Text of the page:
Caputo's name arose as part of the investigation in March, when Rep. Jackie Speier, a committee member and Democrat from California, said he was part of a "tarantula web" of links to Russia. Speier referred to Caputo as "Putin's image consultant," an apparent reference to work he did for Gazprom Media, a subsidiary of the Russian state-owned energy company that took over an independent TV station in 2001. When pro-democracy groups blasted Putin and his government for violating press freedoms, Caputo was brought in to help smooth things over.
"I'm not proud of the work today," Caputo told The Buffalo News in March 2016. "But at the time, Putin wasn't such a bad guy."
In the CNN interview, Caputo denied that he worked to improve Putin's image.
"No. That's absolutely false," he said, criticizing Speier's office for faulty research. "I didn't work on Putin's image. I was trying to help Gazprom Media explain why they took over NTV, a television network. If that somehow down the line helped the Kremlin, that wasn't what I was hired for."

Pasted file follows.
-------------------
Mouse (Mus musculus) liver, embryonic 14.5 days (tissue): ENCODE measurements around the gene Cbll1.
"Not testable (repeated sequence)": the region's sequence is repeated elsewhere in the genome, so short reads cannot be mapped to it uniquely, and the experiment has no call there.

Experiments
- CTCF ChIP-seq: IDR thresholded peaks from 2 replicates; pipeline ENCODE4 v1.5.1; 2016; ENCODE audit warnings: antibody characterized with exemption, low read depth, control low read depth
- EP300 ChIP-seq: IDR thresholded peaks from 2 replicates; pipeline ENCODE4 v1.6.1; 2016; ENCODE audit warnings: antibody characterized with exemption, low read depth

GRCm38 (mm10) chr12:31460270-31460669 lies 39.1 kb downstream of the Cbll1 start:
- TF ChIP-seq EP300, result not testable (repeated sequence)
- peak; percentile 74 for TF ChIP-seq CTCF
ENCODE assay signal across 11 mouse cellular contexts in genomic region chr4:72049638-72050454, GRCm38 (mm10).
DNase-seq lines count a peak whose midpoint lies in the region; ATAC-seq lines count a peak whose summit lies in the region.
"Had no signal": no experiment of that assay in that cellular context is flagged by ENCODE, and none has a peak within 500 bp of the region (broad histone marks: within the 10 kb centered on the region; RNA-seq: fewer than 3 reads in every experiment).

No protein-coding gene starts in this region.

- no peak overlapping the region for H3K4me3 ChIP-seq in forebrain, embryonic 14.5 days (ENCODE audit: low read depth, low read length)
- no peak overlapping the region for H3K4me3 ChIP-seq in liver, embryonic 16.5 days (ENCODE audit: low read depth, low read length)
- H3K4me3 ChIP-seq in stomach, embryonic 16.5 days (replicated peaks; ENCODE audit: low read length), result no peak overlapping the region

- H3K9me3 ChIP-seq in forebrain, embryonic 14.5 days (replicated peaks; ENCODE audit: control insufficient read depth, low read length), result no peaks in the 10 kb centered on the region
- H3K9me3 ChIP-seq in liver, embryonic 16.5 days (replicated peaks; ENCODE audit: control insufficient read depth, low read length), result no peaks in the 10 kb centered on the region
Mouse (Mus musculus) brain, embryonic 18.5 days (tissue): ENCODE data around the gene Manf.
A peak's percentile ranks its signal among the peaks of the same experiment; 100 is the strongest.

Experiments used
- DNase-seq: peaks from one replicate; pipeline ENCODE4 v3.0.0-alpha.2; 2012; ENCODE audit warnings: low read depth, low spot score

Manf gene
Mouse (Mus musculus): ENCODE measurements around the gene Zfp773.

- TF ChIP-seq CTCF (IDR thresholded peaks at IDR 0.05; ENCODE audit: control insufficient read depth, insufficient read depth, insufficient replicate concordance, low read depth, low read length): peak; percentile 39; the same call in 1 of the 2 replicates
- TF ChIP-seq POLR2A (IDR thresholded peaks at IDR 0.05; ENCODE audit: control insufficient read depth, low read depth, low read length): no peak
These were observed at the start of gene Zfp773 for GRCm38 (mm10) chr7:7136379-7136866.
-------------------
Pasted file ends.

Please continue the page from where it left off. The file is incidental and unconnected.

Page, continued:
Caputo said he came across Putin twice in the late 1990s, when the future Russian leader was deputy mayor of St. Petersburg, but that the two never had a conversation. He said he didn't realize Putin had been at a reception in Caputo's Moscow home until he saw photos afterward.
Over the years, Caputo has continued to do business with Russians, starting with "business leaders and oligarchs who were trying to come to the United States." In 2004, however, he wrote a column in The Washington Post in which he referred to the oligarchs as "brutal billionaires." Facing death threats, he bought a tugboat and a gun and lived at sea -- with a white parrot -- for most of five years.
Caputo took a break from the boat in 2007 to consult on a parliamentary campaign in Ukraine, where he met his second wife. He has been particularly critical of Putin for Russia's invasion of Crimea in 2014.
Working with 'both the White House and the Kremlin'
In 2015, he re-established an old partnership with Sergey "George" Petrushin, founder of the Zeppelin nightclub in Moscow. Their PR agency has offices in New York, Miami and Moscow.